One of Bressart's endearing qualities was that he often portrayed true down-to-earth friends, always there to give you a helping hand or a shoulder to cry on in your hour of need. A good comrade through and through. Mr. Kralik and Klara ( James Stewart and Margaret Sullavan ) certainly thought so, and they valued his friendship and his humble opinions very much in A Shop Around the Corner ( 1940 )....especially when it came to deciding whether a cigarette box should play "Ochi Tchornya" or not.
In Blossoms in the Dust ( 1941 ), Dr. Bressler ( Bressart ) brought Edna's ( Greer Garson ) child into the world and when this little boy tragically died, his friendship was pivotal in giving Edna hope and helping her fulfill her purpose in life. Even Shirley Temple benefited from Bressart's sage advice, when, in Kathleen ( 1941 ), she needed a kindly paternal friend to pour out her troubles to.
For his Hollywood productions, Bressart played a wide range of European characters including Russians, Hungarians, and Germans; not surprisingly since he bore the classic profile of an Eastern European Jew with that prominent hook nose, those soulful eyes that saw much persecution, and the timid stance of one accustomed to submitting to authorities. Felix was in fact born in Eydtkuhnen, East Prussia ( what is now Chernyshevskoye, Russia ). As a young man he qualified as a medical practitioner but somewhere along the way, turned his attention to acting. His wiry frame and bespectacled appearance were not leading man attributes and, like Mary Wickes, remained a character portrayer all his life.
In Berlin, Felix studied acting and honed his skills in musicals and comedies in the theatres of Berlin, Hamburg and Vienna. By the early 1930s he was a respected film personality, having performed in popular films such as Die Drei von der Tankstelle ( 1930 ) and Die Privatsekretärin ( 1931 ).
When the Nazis came to power Bressart and his wife Frieda found safety in neutral Switzerland and, later, in Paris. While in Europe, he befriended Joe Pasternak and Ernst Lubitsch who both offered him plentiful work upon his eventual arrival in Hollywood. One of his first parts in America was that of Buljanoff in Lubitsch's sparkling comedy Ninotchka ( 1939 ) where he played with his Landsmann and frequent co-star, Sig Ruman.
Because Bressart was himself a refugee, fleeing from the Nazi regime, he often portrayed men aiding others in their flight to freedom. During wartime it was difficult to determine friend from foe; Bressart's kind face and transparent nature made his character's undeniably trustworthy. When Joan Crawford and Fred MacMurray were seeking an unknown contact in Salzburg in Above Suspicion ( 1943 ), it was Mr. Werner ( Bressart ) who passed on to them information needed to rescue a scientist from the hands of the Nazis. In The Seventh Cross ( 1944 ) Bressart was once again helping his fellow man as an undercover resistance fighter forging documents for a concentration camp escapee ( Spencer Tracy ).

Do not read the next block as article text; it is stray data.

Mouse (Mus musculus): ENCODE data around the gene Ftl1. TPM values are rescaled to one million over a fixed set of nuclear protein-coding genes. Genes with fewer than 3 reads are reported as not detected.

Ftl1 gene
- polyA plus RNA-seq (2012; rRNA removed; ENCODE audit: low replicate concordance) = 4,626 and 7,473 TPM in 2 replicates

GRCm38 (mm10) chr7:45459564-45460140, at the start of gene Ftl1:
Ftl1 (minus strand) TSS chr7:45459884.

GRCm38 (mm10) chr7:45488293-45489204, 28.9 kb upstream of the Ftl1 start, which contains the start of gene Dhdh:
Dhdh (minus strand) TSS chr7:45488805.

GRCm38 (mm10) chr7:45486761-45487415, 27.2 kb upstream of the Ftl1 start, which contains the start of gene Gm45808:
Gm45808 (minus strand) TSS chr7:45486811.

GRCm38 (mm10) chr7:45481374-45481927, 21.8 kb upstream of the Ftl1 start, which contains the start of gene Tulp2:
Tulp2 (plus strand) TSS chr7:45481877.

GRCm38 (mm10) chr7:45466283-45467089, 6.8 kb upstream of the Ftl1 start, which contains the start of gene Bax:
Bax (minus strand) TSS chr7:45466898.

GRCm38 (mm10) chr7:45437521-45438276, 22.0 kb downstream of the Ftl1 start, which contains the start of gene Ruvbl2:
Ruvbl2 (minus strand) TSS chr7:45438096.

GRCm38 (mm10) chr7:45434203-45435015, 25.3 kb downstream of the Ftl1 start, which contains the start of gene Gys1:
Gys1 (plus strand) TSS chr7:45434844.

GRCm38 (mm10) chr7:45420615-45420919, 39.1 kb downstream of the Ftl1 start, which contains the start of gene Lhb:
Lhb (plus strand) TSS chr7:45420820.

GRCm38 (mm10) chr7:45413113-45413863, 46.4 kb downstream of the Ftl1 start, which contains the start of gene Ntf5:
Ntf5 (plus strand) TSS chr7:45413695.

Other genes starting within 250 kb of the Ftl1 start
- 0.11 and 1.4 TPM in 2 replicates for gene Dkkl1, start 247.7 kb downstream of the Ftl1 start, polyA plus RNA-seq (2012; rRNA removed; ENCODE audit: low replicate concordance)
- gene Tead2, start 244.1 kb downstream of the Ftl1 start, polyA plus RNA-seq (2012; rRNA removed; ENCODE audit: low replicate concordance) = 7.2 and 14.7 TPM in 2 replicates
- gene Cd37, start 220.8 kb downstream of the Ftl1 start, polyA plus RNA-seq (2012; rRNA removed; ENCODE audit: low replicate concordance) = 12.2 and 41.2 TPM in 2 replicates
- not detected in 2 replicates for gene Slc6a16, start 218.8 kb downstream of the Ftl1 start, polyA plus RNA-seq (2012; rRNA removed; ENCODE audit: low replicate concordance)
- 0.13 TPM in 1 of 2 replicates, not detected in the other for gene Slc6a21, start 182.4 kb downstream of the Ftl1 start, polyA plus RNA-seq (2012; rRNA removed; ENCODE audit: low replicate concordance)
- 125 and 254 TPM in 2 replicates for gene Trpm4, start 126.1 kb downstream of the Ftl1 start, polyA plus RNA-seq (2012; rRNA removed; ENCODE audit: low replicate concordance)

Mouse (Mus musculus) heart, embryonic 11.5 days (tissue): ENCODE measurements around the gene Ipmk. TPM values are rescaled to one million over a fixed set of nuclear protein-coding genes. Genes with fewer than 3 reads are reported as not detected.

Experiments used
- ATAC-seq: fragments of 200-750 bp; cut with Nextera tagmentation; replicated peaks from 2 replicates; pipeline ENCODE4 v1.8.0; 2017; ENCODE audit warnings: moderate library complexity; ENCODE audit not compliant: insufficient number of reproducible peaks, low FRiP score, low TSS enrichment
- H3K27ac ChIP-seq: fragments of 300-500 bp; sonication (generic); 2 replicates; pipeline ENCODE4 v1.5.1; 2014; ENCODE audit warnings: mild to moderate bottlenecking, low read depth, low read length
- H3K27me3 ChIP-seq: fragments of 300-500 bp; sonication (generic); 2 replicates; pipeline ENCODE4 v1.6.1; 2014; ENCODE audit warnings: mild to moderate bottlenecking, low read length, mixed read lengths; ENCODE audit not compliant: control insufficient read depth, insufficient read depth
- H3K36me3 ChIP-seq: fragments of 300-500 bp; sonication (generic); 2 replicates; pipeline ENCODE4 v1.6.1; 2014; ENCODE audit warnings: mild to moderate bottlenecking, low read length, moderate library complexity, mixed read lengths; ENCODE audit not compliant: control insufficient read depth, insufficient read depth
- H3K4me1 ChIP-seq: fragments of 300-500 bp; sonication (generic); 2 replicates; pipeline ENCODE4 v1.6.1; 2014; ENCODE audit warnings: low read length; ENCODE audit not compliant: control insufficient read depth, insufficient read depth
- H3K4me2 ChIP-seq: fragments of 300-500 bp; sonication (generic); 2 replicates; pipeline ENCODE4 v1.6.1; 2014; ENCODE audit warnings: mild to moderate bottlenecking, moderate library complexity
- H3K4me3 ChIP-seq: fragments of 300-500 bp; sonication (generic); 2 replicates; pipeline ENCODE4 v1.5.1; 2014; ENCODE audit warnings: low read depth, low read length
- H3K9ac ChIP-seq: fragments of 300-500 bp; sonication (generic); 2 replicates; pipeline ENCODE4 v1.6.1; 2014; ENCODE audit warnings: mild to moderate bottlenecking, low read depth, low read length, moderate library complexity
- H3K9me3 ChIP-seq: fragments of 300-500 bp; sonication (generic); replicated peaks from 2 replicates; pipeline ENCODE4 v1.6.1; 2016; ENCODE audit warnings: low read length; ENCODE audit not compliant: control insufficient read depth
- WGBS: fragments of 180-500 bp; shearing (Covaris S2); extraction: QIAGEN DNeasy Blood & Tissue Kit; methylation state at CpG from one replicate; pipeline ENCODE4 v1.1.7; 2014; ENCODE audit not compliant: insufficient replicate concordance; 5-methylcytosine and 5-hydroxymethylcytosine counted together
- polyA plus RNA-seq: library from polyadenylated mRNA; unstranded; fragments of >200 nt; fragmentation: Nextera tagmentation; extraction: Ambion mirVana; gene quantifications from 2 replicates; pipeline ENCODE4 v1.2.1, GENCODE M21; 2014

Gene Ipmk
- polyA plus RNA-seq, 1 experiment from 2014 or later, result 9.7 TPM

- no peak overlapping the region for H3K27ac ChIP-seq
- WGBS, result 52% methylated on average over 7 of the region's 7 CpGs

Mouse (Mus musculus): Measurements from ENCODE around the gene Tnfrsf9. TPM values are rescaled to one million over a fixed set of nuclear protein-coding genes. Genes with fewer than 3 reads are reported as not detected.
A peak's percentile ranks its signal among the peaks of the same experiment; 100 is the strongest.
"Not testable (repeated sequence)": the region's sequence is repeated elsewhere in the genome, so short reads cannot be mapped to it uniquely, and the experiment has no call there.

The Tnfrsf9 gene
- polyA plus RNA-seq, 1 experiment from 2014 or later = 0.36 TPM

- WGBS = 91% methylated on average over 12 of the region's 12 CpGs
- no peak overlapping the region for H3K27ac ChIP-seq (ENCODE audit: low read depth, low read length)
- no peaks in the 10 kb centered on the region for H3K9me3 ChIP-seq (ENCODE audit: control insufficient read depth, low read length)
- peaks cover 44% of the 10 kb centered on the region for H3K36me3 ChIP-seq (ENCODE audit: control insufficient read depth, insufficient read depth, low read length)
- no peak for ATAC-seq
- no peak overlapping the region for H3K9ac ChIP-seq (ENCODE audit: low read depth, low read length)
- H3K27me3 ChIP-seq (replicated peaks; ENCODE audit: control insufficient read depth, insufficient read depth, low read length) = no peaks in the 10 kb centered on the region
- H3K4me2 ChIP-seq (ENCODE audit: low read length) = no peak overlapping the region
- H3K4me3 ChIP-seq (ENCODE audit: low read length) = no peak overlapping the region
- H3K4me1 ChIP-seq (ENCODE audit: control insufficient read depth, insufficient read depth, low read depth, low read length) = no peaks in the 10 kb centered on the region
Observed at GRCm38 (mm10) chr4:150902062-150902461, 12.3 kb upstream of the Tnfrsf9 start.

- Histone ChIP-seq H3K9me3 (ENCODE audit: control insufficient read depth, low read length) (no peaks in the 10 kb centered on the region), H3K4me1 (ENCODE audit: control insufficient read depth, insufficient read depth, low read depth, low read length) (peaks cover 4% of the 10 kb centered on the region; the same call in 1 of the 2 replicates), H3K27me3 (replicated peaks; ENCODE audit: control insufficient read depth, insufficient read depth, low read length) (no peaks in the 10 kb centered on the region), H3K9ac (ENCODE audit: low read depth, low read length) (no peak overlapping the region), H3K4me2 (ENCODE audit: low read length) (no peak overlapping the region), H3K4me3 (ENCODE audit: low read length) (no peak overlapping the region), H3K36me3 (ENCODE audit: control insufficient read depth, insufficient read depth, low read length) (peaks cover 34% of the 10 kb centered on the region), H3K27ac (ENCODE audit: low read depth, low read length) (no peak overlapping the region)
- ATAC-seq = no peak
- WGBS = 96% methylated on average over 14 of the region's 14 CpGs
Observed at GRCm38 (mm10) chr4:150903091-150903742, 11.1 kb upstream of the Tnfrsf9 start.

However, the tables were turned in Comrade X ( 1940 ) when Bressart portrayed a desperate father pleading to a reporter ( Clark Gable ) to take his daughter ( Hedy Lamarr ) out of Communist held Russia.
Felix had great depth in his acting ability and one can easily tell that his performances stemmed from personal experience. In his eyes and in the tone of his voice, he evoked pathos which made audiences sympathize with the plight of Europeans during the war. Even in comedies this naturalism came through. This was especially evident in one of Felix's greatest roles, in Ernst Lubitsch's To Be or Not to Be ( 1942 ), where he portrayed the hired Jewish actor Greenburg who yearns to perform his favorite role, that of Shylock from Shakespeare's "The Merchant of Venice", before a full house. The zenith of his performance is his delivery of the "Hath not a Jew eyes?" monologue which becomes one of the most poignant moments in a film strewn with scenes of light-hearted zaniness.
Bressart also exemplified the "everyman"....the common hardworking bread-winner. He was an old trusted servant in Escape ( 1940 ), a fellow lab worker in Edison, the Man ( 1940 ) and a poor music maestro in Three Smart Girls Grow Up ( 1939 ), Ziegfeld Girl ( 1941 ), Greenwich Village ( 1944 ), and Without Love ( 1945 ). He always came across as a happily married man and a proud papa-bear of a large family, blissfully content.
It is amazing that Bressart's career in Hollywood lasted but a decade, for by the end of the 1940s he was in failing health and during the production of My Friend Irma ( 1949 ), Felix passed away at the age of 57 from leukemia.
We never had the opportunity to capture our "opa" Matthias on videotape before he passed on, but when we watch Felix Bressart in any of his films it is like seeing our grandfather come to life again and for that alone we are grateful that Bressart chose acting as his profession and shared his talent with so many.
This is our contribution to the Russia in Film Blogathon being hosted by Fritzi over at Movies Silently. This превосходный event celebrates Russian films, Russian-born actors and films with Russian settings. So rush-on over there and check out all the wonderful posts!